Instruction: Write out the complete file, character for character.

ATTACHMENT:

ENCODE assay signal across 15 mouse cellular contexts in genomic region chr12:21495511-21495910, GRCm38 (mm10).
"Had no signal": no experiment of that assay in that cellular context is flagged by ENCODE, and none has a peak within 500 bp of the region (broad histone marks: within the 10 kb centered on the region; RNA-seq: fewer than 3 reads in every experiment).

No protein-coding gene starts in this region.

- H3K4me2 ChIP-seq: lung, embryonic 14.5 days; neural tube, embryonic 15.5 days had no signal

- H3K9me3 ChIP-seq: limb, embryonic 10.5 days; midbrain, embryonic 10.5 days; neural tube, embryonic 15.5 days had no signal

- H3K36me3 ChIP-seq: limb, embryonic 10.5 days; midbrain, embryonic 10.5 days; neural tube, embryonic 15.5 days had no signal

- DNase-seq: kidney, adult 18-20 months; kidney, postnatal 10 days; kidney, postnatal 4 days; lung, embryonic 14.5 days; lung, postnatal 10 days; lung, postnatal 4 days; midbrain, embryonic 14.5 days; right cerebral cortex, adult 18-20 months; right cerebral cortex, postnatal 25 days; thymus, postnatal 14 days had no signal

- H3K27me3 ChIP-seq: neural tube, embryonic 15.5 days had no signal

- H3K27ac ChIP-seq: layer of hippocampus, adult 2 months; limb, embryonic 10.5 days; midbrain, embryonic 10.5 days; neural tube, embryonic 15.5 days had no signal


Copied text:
ENCODE assay signal across 15 mouse cellular contexts in genomic region chr12:21495511-21495910, GRCm38 (mm10).
"Had no signal": no experiment of that assay in that cellular context is flagged by ENCODE, and none has a peak within 500 bp of the region (broad histone marks: within the 10 kb centered on the region; RNA-seq: fewer than 3 reads in every experiment).

No protein-coding gene starts in this region.

- H3K4me2 ChIP-seq: lung, embryonic 14.5 days; neural tube, embryonic 15.5 days had no signal

- H3K9me3 ChIP-seq: limb, embryonic 10.5 days; midbrain, embryonic 10.5 days; neural tube, embryonic 15.5 days had no signal

- H3K36me3 ChIP-seq: limb, embryonic 10.5 days; midbrain, embryonic 10.5 days; neural tube, embryonic 15.5 days had no signal

- DNase-seq: kidney, adult 18-20 months; kidney, postnatal 10 days; kidney, postnatal 4 days; lung, embryonic 14.5 days; lung, postnatal 10 days; lung, postnatal 4 days; midbrain, embryonic 14.5 days; right cerebral cortex, adult 18-20 months; right cerebral cortex, postnatal 25 days; thymus, postnatal 14 days had no signal

- H3K27me3 ChIP-seq: neural tube, embryonic 15.5 days had no signal

- H3K27ac ChIP-seq: layer of hippocampus, adult 2 months; limb, embryonic 10.5 days; midbrain, embryonic 10.5 days; neural tube, embryonic 15.5 days had no signal